Meaning, as writers, we never give up hope. We keep pushing forward. We keep submitting and hoping for the best until it happens.
Developing Multiple Characters
It is no secret that there is a range of characters throughout this novel. I imagine keeping those all straight was a major struggle at times, being how it says he wrote this book over the course of two years. Or maybe he is just that good.
With my novel, even now with writing a sequel, I have trouble keeping track of five characters, whereas King created and developed a full cast of people. Even reading, keeping up with who is talking or experiencing a scene is hard, but so interesting at how the storytelling changes from character to character.
Throughout the unique storytelling, the wording changes with each character or the dialect. For example, when young Bill is talking, readers get to see his stutter, but it considerably shifts when King talks from his adult persona. That is development - personality and trait shifts that create a character's vibe and background in the story.
Even sometimes, in the scene with Georgie's school picture, we see that young Bill isn't portrayed as stuttering, but it is still from his point of view. He is telling a story, but when he is talking to his friends or directly speaking to the reader, his stuttering comes out even in his adult persona.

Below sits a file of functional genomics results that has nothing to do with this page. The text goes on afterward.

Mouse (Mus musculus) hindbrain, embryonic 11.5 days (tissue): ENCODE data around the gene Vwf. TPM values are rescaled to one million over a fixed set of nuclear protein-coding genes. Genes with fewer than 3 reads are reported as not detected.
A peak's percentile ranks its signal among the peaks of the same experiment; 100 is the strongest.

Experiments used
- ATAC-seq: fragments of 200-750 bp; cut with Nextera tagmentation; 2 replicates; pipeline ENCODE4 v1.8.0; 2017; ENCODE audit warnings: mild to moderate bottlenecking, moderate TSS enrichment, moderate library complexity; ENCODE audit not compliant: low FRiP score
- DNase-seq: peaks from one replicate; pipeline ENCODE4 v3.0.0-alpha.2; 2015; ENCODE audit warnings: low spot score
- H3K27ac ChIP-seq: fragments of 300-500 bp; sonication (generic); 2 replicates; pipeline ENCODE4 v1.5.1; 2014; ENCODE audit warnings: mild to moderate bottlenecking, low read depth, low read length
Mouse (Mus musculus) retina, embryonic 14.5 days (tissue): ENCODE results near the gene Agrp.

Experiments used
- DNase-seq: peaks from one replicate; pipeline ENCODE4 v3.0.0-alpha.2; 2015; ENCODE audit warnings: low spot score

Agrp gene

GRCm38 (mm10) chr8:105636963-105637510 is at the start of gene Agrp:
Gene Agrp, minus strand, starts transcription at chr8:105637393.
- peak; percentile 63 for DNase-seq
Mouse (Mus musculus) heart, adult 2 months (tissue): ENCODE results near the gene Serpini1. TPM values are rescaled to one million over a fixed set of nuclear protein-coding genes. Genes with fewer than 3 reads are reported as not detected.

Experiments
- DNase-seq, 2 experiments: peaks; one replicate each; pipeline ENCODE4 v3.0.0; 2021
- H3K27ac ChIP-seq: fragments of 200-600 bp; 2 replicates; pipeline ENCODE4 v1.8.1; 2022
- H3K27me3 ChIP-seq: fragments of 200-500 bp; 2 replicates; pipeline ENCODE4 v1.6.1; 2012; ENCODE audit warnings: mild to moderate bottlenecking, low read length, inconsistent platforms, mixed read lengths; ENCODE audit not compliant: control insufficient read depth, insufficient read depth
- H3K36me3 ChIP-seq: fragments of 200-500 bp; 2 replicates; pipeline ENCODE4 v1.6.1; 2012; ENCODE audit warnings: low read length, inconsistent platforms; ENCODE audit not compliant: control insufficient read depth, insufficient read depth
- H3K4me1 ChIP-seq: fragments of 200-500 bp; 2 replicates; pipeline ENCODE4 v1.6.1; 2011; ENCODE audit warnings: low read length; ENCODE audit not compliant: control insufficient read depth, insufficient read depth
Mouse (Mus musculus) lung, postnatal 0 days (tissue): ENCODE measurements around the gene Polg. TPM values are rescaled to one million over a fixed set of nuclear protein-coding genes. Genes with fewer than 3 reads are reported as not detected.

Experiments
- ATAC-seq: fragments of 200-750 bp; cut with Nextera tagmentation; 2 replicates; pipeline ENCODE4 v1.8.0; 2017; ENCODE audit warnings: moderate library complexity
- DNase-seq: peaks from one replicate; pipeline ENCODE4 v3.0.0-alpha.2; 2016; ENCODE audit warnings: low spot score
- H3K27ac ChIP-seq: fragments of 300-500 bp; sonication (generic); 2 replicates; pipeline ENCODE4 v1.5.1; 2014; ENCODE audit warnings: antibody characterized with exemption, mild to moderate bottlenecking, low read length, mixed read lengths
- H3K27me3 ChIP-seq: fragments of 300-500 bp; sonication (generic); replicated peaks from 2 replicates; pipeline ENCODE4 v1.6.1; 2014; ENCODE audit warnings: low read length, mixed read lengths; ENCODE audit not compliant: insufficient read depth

Not only does he develop multiple characters (their adult and children personalities, as well), he makes their scenes together flow naturally. Meaning, he makes it look easy to write a scene with more than two characters talking back and forth plus thoughts and emotions tied to those conversations. I admire this because making sure every character is mentioned in a scene isn't as easy as King makes it look in Chapter 10, where the Loser's Club comes back together after more than 20 years apart. Not only did he factor in including each character but how their relationship to each other changed while they were apart. Even though their childhood is long gone, they suddenly mix like no time as passed at all. As if, their childlike wonder has come back for this one moment together.